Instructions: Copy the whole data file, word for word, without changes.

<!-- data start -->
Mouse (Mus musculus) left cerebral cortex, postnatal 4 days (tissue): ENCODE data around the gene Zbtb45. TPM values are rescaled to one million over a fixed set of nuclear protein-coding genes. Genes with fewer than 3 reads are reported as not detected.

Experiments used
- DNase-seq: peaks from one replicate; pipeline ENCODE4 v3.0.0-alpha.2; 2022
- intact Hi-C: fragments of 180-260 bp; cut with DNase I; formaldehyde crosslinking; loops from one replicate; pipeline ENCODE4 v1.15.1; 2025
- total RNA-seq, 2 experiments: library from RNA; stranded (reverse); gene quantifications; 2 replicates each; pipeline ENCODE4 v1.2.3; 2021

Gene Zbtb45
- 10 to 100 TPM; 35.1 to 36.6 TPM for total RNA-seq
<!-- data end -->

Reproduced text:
Mouse (Mus musculus) left cerebral cortex, postnatal 4 days (tissue): ENCODE data around the gene Zbtb45. TPM values are rescaled to one million over a fixed set of nuclear protein-coding genes. Genes with fewer than 3 reads are reported as not detected.

Experiments used
- DNase-seq: peaks from one replicate; pipeline ENCODE4 v3.0.0-alpha.2; 2022
- intact Hi-C: fragments of 180-260 bp; cut with DNase I; formaldehyde crosslinking; loops from one replicate; pipeline ENCODE4 v1.15.1; 2025
- total RNA-seq, 2 experiments: library from RNA; stranded (reverse); gene quantifications; 2 replicates each; pipeline ENCODE4 v1.2.3; 2021

Gene Zbtb45
- 10 to 100 TPM; 35.1 to 36.6 TPM for total RNA-seq